“The era of “drop-in” workouts may be over,” writes VICE’s Maggie Puniewska in a sobering piece about what gyms will likely look like in a post-COVID America. The brim and bustle of a peak-hour LA Fitness won’t be returning any time soon, as even those willing to chance visiting a gym once they reopen will be subject to the same sort of social distancing and capacity caps that supermarkets enforce now. Every day will be a Sunday. And while mask-wearing and ceaseless hand-washing don’t have much of an impact on your ability to buy produce, I can’t imagine needing to do those things while on an elliptical.
Also, according to Marilyn Roberts, professor of environmental and occupational health at the University of Washington, the sort of drive-by sanitizing we’re mandated to do now might not be enough to kill the virus at a gym.
She’s also concerned that simply wiping things down with disinfectant will not be enough to zap germs. Wipes can’t penetrate a microscopic layer of organic material like sweat, saliva, and dirt that may be on top of virus particles—that can only be done with soap and water. A proper clean in Roberts’ mind would include soap and water first, then a disinfectant. “But who’s going to want to do that?” she asked.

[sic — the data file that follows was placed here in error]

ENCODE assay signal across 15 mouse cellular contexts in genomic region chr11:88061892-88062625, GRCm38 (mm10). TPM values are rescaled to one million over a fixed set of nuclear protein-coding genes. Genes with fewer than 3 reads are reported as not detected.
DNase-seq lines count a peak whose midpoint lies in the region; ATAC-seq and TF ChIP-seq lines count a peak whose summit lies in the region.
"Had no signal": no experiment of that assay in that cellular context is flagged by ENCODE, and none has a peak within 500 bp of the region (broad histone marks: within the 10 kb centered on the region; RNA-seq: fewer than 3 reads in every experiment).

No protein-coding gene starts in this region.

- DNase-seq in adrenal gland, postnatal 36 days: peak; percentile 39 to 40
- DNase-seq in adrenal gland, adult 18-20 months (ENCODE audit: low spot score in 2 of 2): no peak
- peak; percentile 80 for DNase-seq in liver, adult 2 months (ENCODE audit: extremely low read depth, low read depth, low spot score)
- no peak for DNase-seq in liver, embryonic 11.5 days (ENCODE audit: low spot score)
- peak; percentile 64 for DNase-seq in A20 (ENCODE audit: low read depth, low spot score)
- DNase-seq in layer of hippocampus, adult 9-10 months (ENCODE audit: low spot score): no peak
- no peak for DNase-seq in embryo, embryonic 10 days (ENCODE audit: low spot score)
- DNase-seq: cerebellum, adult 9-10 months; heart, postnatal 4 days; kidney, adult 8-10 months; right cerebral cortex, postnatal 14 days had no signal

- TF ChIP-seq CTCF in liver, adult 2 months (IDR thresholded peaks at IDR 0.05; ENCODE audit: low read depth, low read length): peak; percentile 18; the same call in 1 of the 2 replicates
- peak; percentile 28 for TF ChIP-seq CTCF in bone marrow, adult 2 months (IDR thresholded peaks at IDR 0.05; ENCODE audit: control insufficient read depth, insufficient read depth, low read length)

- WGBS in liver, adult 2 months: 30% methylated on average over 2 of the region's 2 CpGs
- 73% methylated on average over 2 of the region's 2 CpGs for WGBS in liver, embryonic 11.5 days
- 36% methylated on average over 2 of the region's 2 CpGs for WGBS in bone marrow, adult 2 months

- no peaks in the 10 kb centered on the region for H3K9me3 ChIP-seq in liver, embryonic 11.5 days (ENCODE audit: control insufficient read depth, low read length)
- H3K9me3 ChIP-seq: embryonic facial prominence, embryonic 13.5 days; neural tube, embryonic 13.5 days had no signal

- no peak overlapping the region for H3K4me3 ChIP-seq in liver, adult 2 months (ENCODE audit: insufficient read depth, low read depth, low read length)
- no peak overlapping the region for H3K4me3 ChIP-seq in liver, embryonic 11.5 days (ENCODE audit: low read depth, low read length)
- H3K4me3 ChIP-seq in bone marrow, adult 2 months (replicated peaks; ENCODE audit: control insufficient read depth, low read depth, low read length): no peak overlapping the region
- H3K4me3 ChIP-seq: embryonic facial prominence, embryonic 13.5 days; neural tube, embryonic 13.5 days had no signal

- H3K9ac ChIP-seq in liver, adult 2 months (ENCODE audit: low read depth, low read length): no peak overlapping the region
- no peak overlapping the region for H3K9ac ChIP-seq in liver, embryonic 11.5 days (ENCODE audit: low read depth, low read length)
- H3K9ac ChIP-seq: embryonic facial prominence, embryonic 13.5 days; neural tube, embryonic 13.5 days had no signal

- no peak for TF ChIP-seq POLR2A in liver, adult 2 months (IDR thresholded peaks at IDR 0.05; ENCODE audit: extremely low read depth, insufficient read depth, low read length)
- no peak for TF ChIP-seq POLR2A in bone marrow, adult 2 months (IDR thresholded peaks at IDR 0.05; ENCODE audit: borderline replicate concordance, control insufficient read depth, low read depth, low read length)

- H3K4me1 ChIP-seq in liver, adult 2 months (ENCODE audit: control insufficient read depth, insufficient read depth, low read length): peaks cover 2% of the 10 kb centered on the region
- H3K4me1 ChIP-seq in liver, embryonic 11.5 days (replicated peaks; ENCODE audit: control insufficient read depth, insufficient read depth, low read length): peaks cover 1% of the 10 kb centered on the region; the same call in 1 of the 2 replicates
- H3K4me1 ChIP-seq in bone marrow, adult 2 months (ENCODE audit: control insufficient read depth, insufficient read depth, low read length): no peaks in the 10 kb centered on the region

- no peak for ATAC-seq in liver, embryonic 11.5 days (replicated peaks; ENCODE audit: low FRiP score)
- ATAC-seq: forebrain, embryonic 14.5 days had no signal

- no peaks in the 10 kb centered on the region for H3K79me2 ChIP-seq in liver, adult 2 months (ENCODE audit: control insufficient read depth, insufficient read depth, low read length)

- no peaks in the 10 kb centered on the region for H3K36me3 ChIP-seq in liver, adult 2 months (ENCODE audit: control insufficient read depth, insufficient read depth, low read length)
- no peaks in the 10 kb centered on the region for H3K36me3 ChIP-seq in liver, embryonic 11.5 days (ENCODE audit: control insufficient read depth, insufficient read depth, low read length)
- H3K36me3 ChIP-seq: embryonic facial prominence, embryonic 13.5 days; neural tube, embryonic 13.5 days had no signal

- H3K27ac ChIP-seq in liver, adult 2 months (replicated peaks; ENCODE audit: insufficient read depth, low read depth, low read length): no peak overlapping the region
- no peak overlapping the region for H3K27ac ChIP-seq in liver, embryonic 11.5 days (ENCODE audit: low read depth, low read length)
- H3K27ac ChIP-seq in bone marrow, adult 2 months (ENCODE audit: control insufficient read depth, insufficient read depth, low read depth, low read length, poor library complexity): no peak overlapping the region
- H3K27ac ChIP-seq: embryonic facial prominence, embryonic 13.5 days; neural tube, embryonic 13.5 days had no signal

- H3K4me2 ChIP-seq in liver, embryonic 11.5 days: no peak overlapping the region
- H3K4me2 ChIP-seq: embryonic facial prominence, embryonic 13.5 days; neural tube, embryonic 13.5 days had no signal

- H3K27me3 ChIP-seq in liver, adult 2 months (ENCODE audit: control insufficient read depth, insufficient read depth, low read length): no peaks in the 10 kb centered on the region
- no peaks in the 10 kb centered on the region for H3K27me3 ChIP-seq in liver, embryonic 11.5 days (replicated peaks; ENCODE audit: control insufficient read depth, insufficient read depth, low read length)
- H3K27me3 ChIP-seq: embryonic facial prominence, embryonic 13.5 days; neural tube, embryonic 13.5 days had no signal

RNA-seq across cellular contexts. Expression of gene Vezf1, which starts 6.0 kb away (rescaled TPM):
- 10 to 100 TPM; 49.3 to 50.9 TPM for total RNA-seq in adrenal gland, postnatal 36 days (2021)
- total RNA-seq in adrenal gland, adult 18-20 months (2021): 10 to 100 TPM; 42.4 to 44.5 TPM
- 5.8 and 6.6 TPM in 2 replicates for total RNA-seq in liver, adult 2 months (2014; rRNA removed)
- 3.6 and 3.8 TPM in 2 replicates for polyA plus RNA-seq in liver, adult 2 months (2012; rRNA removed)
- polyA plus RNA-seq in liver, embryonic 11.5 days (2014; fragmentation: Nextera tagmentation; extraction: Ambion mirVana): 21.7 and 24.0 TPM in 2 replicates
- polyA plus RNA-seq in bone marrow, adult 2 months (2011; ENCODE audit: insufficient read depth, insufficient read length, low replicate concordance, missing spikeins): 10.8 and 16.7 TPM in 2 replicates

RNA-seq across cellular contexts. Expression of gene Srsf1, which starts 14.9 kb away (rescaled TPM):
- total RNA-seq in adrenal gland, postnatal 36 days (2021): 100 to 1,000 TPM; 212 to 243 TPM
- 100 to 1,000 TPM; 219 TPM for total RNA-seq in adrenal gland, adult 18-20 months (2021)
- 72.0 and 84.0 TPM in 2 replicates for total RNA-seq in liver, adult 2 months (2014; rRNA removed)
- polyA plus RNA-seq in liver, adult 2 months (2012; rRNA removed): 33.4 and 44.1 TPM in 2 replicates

This, plus the reality that decreased membership will force some gyms to shutter, paints a grim picture. Still, there does seem to be a path for a conscientious return eventually. There will be risks, of course. But there can and will be things done to limit them. Plus, you do not need a crowd to watch you powerlift, Brandon. You never did.
Still, I am very sad. Because as hard as I squint, I just don’t see a path where pickup basketball looks anything like it did pre-COVID. Before the pandemic, I hooped three to five times a week; sometimes at the LA Fitness in Bakery Square, and sometimes in private-ish open gyms. I haven’t played since early March, which is the longest stretch I’ve gone without playing since 1998, the summer I tore my ACL. And I’m so anxious to play again that, despite not owning a driveway, I just bought one of those portable basketball hoops...for driveways.
The rules inherent in indoor pickup ball read like a list of everything not to do now. You get 10 people in an enclosed space, with multiple people standing by and waiting for the next game. Close contact is necessary—as is frequent communication, which makes mask-wearing a non-starter. And the game moves so quickly that there’s no space for any sort of sanitization breaks.
But even before you get to the game, effective and fun (and worthy) pick-up ball requires a critical mass of people to decide, at roughly the same time, to go to the gym and devote a couple of hours to an unscheduled and relatively unstructured activity. But if people are wary of going to the gym, that dynamic shifts—and the intentionality that would replace it would effectively kill gym pick up culture.
I guess a way to mitigate risk is to play outdoors more. But concrete kills knees, and double-rimmed outdoor hoops kill confidence, so I guess I’m fucked.
Anyway, below is a clip I recorded last year of me shooting lazy and lonely threes in an empty gym. This, sadly, might be my pickup basketball future. Except with more tears.